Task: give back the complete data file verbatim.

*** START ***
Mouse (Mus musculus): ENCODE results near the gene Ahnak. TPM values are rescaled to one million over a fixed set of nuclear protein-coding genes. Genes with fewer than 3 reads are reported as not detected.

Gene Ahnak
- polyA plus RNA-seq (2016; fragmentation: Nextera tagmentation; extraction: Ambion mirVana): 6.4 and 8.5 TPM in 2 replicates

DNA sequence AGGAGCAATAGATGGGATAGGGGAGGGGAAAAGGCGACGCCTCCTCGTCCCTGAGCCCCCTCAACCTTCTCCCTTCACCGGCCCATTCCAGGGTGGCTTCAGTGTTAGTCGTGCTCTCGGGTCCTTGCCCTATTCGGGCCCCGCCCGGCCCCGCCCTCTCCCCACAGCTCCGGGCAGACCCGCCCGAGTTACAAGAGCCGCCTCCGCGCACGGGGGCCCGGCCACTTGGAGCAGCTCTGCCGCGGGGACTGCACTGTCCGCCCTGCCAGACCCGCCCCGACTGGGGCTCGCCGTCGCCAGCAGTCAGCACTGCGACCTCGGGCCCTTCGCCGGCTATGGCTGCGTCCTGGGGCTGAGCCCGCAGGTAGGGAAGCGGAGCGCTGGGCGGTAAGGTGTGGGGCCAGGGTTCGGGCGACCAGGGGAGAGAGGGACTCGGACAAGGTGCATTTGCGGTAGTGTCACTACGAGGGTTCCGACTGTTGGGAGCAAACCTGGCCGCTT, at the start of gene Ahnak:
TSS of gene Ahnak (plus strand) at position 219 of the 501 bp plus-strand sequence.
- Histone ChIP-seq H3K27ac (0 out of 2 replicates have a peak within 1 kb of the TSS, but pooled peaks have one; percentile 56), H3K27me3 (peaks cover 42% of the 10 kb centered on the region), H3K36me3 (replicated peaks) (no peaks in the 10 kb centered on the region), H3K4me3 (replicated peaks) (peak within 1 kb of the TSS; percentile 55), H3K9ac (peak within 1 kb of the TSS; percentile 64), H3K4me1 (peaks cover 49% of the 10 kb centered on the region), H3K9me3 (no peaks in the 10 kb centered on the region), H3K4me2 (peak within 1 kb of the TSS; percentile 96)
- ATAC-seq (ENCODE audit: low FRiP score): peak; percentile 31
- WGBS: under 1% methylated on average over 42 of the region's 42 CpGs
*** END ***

Mouse (Mus musculus): ENCODE results near the gene Ahnak. TPM values are rescaled to one million over a fixed set of nuclear protein-coding genes. Genes with fewer than 3 reads are reported as not detected.

Gene Ahnak
- polyA plus RNA-seq (2016; fragmentation: Nextera tagmentation; extraction: Ambion mirVana): 6.4 and 8.5 TPM in 2 replicates

DNA sequence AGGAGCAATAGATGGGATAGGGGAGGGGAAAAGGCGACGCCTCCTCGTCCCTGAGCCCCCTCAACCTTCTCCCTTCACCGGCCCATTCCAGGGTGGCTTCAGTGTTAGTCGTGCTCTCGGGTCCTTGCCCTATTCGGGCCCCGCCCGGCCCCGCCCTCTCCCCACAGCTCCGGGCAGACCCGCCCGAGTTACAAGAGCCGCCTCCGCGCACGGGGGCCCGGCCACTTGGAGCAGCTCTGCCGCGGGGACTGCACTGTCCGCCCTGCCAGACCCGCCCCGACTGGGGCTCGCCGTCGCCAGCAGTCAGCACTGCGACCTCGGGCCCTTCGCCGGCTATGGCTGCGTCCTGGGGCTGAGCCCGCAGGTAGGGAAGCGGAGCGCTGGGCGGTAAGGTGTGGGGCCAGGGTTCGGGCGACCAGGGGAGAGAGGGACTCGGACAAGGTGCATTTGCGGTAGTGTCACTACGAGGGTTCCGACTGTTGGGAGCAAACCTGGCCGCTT, at the start of gene Ahnak:
TSS of gene Ahnak (plus strand) at position 219 of the 501 bp plus-strand sequence.
- Histone ChIP-seq H3K27ac (0 out of 2 replicates have a peak within 1 kb of the TSS, but pooled peaks have one; percentile 56), H3K27me3 (peaks cover 42% of the 10 kb centered on the region), H3K36me3 (replicated peaks) (no peaks in the 10 kb centered on the region), H3K4me3 (replicated peaks) (peak within 1 kb of the TSS; percentile 55), H3K9ac (peak within 1 kb of the TSS; percentile 64), H3K4me1 (peaks cover 49% of the 10 kb centered on the region), H3K9me3 (no peaks in the 10 kb centered on the region), H3K4me2 (peak within 1 kb of the TSS; percentile 96)
- ATAC-seq (ENCODE audit: low FRiP score): peak; percentile 31
- WGBS: under 1% methylated on average over 42 of the region's 42 CpGs